Title: The Hobbit
Author: J.R.R. Tolkien
Page Count: 366
Rating: Slow but Immersive. Worth picking up.
This was my first glimpse into the Lord of the Rings world through a book. I had seen the movies plenty of times, so much that I ruined the VHS tape I had of them. It made me fall in love with the series so much that I had to pick up the books.
I started reading The Hobbit because I knew it was a sort of prequel to the series. I was amazed by how detailed and immersed Tolkien is with his writing. There were times where it felt too detailed, but it was never overwhelming.
The world was so detailed you could feel that Tolkien could tell you any detail of Middle Earth and it would make perfect sense. This amount of detail can only be found in books by amazing authors, and it was one of the key reasons I fell in love with the epic fantasy genre.
The plot of the story doesn’t completely make sense. There are some holes and conveniences in the narrative, but they can be forgiven because it is a fantasy story.
The rules we have come to understand in our world don’t need to make sense in a fantasy world.
One could argue that the mission didn’t make sense, and how it ended was less interesting, but I don’t think you would be right. Too often stories try to wrap things up in a nice bow, giving us the best answers to the questions and the best endings to our characters.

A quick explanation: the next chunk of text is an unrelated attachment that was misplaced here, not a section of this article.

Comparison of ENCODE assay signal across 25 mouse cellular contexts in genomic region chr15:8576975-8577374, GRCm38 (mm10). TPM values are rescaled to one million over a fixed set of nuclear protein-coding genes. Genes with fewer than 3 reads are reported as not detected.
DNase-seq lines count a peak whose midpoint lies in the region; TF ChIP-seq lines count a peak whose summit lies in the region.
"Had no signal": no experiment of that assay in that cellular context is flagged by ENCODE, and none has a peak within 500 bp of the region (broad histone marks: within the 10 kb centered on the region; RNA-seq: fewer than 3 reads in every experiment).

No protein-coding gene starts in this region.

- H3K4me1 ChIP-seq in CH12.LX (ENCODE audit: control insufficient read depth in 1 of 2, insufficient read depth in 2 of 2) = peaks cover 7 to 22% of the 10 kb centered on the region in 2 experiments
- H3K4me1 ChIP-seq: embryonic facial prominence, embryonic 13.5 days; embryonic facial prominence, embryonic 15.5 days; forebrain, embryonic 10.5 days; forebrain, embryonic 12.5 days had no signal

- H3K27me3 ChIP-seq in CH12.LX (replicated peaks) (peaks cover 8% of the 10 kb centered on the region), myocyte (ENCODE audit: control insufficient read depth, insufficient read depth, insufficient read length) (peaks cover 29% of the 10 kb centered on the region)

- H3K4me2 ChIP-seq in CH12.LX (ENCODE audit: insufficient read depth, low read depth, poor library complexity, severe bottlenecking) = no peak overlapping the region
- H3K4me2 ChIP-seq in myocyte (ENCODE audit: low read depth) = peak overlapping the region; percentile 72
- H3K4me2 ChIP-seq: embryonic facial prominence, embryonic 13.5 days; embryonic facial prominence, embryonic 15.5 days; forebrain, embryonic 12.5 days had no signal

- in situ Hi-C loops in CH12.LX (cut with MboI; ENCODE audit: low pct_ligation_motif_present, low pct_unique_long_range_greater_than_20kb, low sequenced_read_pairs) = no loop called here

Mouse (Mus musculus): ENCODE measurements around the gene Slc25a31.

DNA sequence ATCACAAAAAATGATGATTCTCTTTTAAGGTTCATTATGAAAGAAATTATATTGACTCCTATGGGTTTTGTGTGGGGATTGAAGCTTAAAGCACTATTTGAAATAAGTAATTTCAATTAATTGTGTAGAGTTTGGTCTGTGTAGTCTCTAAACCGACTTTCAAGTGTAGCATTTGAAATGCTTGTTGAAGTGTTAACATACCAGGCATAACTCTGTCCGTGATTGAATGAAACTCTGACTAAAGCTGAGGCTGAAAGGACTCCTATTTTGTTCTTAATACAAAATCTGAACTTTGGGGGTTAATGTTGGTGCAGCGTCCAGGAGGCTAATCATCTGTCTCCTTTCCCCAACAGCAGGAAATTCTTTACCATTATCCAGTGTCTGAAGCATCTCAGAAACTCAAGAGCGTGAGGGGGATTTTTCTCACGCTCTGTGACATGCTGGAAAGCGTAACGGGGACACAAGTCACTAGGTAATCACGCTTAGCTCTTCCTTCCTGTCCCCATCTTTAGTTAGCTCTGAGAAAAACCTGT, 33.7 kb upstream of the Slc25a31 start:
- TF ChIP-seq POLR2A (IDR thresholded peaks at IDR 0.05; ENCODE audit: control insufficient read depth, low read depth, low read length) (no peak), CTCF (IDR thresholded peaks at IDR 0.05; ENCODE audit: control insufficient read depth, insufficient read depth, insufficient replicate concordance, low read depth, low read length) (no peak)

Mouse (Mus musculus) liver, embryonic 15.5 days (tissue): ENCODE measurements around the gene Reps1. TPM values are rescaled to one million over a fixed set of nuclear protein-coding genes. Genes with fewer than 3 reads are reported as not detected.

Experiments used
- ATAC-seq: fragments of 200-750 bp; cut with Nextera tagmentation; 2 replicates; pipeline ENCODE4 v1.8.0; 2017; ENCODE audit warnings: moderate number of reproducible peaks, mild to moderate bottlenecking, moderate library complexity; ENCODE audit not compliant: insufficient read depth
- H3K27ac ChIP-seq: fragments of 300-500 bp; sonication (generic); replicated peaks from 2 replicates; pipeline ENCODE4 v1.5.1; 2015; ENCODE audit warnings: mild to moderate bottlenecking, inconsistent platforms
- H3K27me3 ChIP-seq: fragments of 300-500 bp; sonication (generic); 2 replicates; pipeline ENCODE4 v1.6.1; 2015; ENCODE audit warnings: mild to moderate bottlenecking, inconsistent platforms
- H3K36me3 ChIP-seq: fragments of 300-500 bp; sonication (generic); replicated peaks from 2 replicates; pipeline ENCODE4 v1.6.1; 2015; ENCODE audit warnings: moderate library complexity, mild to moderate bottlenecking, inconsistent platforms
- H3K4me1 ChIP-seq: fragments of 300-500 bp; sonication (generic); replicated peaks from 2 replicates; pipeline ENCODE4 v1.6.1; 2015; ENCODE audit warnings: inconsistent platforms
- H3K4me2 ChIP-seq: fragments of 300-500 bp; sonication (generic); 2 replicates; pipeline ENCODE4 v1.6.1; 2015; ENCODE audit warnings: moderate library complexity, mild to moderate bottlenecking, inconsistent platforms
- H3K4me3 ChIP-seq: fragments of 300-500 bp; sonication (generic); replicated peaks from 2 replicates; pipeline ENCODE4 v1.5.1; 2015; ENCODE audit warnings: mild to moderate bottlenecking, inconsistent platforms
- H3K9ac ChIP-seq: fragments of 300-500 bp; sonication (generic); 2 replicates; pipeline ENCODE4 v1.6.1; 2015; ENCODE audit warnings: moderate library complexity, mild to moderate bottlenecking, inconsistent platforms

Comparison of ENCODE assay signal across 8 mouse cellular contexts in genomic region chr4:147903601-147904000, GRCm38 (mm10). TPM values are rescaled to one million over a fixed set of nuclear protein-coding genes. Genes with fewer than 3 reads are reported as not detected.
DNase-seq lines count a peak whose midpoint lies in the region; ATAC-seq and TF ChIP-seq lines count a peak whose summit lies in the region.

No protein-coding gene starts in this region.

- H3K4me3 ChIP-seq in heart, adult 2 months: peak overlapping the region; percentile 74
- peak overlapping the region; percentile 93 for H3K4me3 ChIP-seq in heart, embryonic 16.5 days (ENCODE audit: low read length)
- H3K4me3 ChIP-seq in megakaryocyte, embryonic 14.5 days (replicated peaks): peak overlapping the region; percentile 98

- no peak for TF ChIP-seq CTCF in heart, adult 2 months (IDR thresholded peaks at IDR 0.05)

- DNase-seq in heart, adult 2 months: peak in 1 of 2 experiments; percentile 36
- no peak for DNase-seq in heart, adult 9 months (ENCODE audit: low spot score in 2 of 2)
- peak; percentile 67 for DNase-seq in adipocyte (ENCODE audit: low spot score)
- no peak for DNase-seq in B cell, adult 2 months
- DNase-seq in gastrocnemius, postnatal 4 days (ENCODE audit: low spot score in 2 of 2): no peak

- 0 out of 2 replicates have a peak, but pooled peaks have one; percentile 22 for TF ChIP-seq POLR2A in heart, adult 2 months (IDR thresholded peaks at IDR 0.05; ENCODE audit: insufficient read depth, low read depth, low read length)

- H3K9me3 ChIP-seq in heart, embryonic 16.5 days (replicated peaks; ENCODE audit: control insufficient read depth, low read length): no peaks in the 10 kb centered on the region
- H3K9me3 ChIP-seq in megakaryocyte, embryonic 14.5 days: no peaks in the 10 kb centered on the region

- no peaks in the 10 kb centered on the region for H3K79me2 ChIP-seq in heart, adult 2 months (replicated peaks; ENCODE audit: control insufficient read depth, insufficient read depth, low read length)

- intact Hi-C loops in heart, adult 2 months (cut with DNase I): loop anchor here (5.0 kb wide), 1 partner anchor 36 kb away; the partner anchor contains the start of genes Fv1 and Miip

I don’t think it’s necessary. I don’t see the need for it. Life is miserable, it doesn’t always have a happy ending to it. The ending doesn’t always make sense.
Over Before You Know It
The Hobbit is a quick read. It is just under 400 pages so the story is over just as it begins. I think having known the Lord of the Rings world before reading The Hobbit made it more enjoyable when I went to read the books.
It gave me the beginning of a story I loved so much.
Unfortunately, the story is just a small book. It’s not drawn out into three books, so by the time you learn about the world and get an idea of who they are, they’re either gone or the story is over.
Some things that could take chapter after chapter in a normal book are done in a few sentences.
Tolkien doesn’t make the story unfulfilling though. You aren’t left wanting or asking for more. You feel like the story is still over, there are no more questions to ask.
It’s a true testament to why he is one of the most famous authors of all time.
The Hobbit is a great entry point into epic fantasy. It doesn’t overwhelm the reader with dozens of names, countries, cities, etc that other epic fantasies can and do.
It’s a simple tale and a simple world. The story is linear and doesn’t take too much to understand what is going on.
If you haven’t read it yet, which would surprise me, I definitely recommend it.